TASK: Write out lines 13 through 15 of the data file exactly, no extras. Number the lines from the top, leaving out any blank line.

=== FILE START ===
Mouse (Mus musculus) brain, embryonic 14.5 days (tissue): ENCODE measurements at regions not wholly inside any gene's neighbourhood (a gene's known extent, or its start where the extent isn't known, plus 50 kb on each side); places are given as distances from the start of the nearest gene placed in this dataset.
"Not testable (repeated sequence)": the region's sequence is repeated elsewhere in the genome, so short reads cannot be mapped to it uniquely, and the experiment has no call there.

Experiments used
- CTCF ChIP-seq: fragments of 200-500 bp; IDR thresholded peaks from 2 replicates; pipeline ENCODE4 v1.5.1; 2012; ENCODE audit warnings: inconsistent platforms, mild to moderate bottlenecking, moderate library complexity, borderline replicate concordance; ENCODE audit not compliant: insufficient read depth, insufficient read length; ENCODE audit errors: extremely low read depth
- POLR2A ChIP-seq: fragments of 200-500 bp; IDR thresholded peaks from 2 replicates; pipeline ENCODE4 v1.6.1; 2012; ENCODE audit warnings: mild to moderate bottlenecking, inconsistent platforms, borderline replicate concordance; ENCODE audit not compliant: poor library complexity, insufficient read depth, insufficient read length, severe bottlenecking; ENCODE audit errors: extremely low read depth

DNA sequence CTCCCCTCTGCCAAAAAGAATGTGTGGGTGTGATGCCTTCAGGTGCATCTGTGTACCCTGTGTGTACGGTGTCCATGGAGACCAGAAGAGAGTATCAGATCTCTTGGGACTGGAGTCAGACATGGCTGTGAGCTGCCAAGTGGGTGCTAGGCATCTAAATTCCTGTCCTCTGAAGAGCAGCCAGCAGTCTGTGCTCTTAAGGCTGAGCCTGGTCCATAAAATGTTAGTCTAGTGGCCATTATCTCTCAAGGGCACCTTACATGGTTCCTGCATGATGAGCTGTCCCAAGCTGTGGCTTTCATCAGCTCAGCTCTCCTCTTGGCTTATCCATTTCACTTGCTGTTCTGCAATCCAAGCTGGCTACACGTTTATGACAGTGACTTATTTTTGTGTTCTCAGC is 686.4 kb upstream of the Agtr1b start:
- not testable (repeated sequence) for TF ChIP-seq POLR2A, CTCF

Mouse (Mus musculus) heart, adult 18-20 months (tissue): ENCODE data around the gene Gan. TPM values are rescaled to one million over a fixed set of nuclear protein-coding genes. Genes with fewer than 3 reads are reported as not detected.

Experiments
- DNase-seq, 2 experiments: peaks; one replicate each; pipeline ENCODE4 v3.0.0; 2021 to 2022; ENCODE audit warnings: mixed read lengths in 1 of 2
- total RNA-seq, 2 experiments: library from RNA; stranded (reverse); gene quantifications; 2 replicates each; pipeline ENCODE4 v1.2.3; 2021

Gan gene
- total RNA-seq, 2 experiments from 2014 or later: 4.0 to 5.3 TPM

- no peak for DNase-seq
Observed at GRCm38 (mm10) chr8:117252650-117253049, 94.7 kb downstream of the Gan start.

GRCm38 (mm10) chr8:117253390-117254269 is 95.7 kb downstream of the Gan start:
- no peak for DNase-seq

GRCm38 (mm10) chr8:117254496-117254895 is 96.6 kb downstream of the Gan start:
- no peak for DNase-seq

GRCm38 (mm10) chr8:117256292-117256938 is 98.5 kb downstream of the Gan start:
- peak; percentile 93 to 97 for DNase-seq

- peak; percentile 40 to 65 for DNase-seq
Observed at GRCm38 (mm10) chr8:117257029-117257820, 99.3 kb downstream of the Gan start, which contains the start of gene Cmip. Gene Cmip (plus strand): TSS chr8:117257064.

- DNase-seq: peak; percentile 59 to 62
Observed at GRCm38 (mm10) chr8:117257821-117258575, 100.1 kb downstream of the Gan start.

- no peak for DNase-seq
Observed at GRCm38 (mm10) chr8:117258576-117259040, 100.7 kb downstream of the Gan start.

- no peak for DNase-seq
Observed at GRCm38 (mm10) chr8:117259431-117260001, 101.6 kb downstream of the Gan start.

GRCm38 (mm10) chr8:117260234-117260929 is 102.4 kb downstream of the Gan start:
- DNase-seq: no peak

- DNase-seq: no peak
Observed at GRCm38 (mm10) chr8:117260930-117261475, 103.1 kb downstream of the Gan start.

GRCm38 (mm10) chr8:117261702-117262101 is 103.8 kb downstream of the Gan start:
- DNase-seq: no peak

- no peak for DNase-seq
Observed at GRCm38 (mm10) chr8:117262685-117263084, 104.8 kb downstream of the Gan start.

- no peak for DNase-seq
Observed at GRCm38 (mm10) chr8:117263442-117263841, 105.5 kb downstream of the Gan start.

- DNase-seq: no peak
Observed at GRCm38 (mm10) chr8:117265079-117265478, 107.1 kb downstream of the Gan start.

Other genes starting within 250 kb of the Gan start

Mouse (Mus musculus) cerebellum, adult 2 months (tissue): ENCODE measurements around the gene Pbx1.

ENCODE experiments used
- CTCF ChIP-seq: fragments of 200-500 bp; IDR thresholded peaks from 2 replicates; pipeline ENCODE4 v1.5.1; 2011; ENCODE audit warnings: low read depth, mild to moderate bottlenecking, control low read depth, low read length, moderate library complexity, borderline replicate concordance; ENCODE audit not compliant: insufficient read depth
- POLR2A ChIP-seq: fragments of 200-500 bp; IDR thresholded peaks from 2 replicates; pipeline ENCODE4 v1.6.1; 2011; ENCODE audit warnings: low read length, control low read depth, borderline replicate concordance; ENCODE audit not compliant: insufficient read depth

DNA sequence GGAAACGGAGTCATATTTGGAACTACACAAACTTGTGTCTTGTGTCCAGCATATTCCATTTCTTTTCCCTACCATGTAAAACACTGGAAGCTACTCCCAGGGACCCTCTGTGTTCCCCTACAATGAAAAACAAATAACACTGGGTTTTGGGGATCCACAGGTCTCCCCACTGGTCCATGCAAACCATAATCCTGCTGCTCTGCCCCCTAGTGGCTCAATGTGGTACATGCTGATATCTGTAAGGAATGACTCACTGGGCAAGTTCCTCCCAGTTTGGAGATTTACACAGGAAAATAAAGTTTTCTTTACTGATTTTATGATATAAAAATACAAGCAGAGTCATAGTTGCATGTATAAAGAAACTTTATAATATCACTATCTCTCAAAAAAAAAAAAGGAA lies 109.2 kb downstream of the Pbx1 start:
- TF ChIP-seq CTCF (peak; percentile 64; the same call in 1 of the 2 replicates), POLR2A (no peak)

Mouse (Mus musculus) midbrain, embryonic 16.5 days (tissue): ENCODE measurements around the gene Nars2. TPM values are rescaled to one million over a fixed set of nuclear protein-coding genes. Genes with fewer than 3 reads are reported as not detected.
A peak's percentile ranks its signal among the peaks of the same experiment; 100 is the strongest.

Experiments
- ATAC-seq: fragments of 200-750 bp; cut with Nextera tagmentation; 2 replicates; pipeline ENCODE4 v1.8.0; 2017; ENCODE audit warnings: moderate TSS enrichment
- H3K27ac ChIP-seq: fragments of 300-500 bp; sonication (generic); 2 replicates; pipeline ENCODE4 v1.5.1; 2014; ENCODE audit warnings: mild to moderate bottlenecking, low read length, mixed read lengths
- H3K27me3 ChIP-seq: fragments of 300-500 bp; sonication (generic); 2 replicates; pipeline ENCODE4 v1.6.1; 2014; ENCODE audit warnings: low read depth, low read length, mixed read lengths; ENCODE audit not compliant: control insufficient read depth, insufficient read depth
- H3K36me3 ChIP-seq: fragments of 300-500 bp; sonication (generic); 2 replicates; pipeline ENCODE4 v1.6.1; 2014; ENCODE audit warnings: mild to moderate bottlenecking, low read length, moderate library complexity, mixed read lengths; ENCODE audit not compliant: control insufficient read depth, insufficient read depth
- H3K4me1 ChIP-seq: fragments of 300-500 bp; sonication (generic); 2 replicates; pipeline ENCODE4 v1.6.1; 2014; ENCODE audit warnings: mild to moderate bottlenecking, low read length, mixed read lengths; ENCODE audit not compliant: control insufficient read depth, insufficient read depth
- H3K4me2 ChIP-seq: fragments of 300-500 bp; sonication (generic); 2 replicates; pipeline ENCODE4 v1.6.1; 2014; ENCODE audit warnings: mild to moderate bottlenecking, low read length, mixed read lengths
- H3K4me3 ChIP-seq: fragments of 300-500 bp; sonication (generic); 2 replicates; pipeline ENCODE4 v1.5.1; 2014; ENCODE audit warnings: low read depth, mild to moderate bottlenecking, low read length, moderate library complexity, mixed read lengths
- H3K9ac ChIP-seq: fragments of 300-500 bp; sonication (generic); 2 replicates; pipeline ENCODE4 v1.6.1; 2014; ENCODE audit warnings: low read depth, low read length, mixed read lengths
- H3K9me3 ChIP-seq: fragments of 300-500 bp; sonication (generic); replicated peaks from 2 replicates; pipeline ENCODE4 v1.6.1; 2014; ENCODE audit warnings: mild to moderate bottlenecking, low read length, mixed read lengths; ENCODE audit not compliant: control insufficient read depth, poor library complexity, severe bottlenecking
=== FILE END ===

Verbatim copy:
- total RNA-seq, 2 experiments from 2014 or later: 4.0 to 5.3 TPM

- no peak for DNase-seq
Observed at GRCm38 (mm10) chr8:117252650-117253049, 94.7 kb downstream of the Gan start.